11. 11. Stateless Micro-Service ArchitectureLinux Base AMI (CentOS or Ubuntu) Optional Apache frontend, Java (JDK 6 or 7)memcached,non-java apps AppDynamics Monitoring appagent monitoring Tomcat Log rotation Application war file, base Healthcheck, status to S3 GC and thread servlet, platform, client servlets, JMX interface,AppDynamics dump logging interface jars, Astyanax Servo autoscalemachineagent Epic/Atlas
    12. 12. Cassandra Instance ArchitectureLinux Base AMI (CentOS or Ubuntu) Tomcat andPriam on JDK Java (JDK 7)Healthcheck, Status AppDynamics appagent monitoring Cassandra Server MonitoringAppDynamics Local Ephemeral Disk Space – 2TB of SSD or 1.6TB disk GC and thread holding Commit log and SSTablesmachineagent dump logging Epic/Atlas
    13. 13. Configuration State Management Datacenter CMDB’s woeful Cloud native is the solution Dependably complete
    14. 14. Edda – Configuration History Eureka Services metadata AWS AppDynamicsInstances, Request flowASGs, etc. Edda Monkeys
    15. 15. Edda Query ExamplesFind any instances that have ever had a specific public IP address$ curl "http://edda/api/v2/view/instances;publicIpAddress=;_since=0" ["i-0123456789","i-012345678a","i-012345678b”]Show the most recent change to a security group$ curl "http://edda/api/v2/aws/securityGroups/sg-0123456789;_diff;_all;_limit=2"--- /api/v2/aws.securityGroups/sg-0123456789;_pp;_at=1351040779810+++ /api/v2/aws.securityGroups/sg-0123456789;_pp;_at=1351044093504@@ -1,33 +1,33 @@ {… "ipRanges" : [ "", "",+ "",- ""… }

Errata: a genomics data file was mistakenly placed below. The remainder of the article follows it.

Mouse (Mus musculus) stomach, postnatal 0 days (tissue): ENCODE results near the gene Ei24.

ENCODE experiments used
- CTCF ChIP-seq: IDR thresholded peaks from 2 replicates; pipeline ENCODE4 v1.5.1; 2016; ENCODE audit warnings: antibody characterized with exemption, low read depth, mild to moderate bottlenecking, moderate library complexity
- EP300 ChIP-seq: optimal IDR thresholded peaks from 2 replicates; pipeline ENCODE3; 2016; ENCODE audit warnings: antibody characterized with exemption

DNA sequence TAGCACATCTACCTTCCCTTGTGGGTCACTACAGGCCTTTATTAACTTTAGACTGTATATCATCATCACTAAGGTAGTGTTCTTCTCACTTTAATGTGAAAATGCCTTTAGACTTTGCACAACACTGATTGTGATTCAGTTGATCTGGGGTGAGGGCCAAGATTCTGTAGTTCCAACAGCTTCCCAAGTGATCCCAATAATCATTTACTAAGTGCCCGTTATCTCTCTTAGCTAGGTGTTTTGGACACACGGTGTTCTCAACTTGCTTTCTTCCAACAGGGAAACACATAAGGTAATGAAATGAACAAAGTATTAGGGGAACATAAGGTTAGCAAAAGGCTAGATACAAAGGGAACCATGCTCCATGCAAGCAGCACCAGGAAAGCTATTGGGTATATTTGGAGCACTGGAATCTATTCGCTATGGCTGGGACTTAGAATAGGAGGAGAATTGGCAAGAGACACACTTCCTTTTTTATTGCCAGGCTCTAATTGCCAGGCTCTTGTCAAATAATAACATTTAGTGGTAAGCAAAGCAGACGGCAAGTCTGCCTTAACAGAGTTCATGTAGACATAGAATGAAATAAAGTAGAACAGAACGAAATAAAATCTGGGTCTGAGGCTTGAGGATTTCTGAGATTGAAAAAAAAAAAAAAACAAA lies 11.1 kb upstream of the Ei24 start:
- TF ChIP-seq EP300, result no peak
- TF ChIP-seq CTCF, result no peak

16. 16. Cloud NativeMaster copies of data are cloud resident Everything is dynamically provisioned All services are ephemeral
    17. 17. Scalability Demands
    18. 18. Asgard
    19. 19. Cloud Deployment Scalability New Autoscaled AMI – zero to 500 instances from 21:38:52 - 21:46:32, 7m40sScaled up and down over a few days, total 2176 instance launches, m2.2xlarge (4 core 34GB) Min. 1st Qu. Median Mean 3rd Qu. Max. 41.0 104.2 149.0 171.8 215.8 562.0
    20. 20. Ephemeral Instances • Largest services are autoscaled • Average lifetime of an instance is 36 hours P u s hAutoscale Up Autoscale Down
    21. 21. Leveraging Public Scale 1,000 Instances 100,000 Instances GreyPublic Private AreaStartups Netflix Google
    22. 22. How big is Public? AWS Maximum Possible Instance Count 3.7 Million Growth >10x in Three Years, >2x Per AnnumAWS upper bound estimate based on the number of public IP Addresses Every provisioned instance gets a public IP by default